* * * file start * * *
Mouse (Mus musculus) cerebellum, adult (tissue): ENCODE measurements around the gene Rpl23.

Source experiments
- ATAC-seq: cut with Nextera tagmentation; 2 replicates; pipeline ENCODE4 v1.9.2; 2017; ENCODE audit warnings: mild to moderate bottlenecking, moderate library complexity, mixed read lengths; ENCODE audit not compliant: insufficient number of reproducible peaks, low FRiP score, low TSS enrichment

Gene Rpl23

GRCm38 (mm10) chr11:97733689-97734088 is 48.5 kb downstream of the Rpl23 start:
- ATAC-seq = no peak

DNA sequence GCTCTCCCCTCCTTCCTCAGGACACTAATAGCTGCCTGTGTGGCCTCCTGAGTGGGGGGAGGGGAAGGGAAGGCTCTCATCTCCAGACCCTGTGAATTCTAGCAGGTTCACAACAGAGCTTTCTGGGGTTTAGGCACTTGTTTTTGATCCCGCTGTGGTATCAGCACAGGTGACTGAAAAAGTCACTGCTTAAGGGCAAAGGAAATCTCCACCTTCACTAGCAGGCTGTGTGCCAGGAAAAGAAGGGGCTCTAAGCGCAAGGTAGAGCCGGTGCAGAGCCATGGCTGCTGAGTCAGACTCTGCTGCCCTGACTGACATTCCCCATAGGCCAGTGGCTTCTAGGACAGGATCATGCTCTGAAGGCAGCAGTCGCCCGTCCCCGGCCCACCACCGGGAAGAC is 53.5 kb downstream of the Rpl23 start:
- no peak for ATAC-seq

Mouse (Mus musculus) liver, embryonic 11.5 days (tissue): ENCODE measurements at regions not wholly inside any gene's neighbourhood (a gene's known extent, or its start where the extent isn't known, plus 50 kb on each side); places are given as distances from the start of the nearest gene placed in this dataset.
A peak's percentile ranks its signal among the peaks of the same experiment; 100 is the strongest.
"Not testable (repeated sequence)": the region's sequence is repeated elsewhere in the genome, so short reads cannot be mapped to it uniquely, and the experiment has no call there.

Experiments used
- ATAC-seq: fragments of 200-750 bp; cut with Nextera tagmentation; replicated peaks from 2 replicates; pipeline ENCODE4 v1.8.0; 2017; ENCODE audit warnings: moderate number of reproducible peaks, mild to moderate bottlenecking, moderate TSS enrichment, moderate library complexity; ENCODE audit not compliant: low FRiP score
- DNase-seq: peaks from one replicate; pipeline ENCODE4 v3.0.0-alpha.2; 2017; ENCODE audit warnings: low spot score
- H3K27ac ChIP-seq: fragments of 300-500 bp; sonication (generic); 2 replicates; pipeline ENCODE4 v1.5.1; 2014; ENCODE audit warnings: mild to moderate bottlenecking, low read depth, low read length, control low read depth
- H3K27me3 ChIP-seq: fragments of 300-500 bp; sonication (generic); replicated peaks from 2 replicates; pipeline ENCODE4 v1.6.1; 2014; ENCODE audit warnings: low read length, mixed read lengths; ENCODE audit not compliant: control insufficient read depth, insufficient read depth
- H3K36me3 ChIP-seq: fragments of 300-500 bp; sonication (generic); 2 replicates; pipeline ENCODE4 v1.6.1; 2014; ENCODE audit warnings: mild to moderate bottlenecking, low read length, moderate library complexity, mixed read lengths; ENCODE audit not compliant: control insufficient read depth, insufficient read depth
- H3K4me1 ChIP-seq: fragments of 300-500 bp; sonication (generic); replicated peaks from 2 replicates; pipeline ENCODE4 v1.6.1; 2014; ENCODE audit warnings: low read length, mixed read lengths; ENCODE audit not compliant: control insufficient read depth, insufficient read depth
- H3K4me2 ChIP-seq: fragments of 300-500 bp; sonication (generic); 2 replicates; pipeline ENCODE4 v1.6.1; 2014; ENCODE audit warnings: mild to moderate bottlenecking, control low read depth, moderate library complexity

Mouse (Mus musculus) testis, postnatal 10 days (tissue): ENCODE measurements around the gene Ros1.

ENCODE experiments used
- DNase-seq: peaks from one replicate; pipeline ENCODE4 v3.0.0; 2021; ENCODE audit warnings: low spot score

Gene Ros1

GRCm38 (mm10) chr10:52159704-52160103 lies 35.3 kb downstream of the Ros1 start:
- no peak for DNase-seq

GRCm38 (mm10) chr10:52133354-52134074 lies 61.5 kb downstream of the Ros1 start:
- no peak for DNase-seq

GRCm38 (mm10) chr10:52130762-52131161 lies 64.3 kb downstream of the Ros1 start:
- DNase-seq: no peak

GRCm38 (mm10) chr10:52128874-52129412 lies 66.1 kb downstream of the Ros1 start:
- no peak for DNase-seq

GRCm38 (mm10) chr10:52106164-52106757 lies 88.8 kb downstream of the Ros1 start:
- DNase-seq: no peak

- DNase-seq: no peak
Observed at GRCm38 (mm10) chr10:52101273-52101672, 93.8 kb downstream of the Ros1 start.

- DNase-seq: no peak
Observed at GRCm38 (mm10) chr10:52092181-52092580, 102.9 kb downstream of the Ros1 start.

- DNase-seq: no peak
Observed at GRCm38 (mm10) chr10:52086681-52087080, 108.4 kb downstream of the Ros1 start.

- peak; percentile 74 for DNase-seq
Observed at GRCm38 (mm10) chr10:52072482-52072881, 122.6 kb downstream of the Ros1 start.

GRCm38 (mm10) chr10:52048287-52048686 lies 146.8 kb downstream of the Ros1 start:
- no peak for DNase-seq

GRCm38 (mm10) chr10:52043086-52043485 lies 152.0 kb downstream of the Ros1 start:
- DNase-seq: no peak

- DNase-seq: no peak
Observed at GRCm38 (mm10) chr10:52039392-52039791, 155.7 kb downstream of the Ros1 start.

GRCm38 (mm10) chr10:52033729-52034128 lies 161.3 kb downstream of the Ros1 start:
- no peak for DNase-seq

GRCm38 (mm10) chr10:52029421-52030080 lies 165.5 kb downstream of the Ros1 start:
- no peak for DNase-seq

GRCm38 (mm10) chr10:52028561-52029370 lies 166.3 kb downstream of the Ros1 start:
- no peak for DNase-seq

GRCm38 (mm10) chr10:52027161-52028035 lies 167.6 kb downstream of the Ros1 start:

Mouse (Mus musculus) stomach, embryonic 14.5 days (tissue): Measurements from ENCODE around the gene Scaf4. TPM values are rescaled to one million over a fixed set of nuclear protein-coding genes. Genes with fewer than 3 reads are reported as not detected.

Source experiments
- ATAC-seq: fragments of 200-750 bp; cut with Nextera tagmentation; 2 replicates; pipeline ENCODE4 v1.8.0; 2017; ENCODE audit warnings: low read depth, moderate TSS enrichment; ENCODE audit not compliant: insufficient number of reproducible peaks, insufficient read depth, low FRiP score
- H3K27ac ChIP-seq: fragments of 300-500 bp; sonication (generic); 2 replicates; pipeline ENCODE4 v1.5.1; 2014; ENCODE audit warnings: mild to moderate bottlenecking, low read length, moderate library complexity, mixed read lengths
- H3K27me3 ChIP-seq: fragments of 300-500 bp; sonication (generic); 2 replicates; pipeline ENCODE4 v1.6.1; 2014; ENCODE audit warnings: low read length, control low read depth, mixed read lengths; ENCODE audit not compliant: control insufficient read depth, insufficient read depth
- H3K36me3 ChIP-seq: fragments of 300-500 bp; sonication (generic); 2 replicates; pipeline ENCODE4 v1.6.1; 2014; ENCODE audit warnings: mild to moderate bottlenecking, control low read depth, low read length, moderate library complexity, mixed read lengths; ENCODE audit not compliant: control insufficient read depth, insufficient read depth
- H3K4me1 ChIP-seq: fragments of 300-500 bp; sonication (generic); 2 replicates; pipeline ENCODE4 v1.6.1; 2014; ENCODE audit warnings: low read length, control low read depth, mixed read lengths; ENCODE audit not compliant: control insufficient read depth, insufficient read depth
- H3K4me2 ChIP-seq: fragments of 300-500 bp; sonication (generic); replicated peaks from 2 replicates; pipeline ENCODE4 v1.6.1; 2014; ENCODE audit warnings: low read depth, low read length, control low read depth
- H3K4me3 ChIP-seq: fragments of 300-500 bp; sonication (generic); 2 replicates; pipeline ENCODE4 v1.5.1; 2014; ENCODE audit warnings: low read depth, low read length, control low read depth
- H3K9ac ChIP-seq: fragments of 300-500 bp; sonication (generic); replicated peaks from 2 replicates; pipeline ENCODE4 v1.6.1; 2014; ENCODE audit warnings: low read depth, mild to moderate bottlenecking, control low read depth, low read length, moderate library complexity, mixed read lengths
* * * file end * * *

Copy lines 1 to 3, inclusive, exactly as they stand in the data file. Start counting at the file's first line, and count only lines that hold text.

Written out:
Mouse (Mus musculus) cerebellum, adult (tissue): ENCODE measurements around the gene Rpl23.

Source experiments
- ATAC-seq: cut with Nextera tagmentation; 2 replicates; pipeline ENCODE4 v1.9.2; 2017; ENCODE audit warnings: mild to moderate bottlenecking, moderate library complexity, mixed read lengths; ENCODE audit not compliant: insufficient number of reproducible peaks, low FRiP score, low TSS enrichment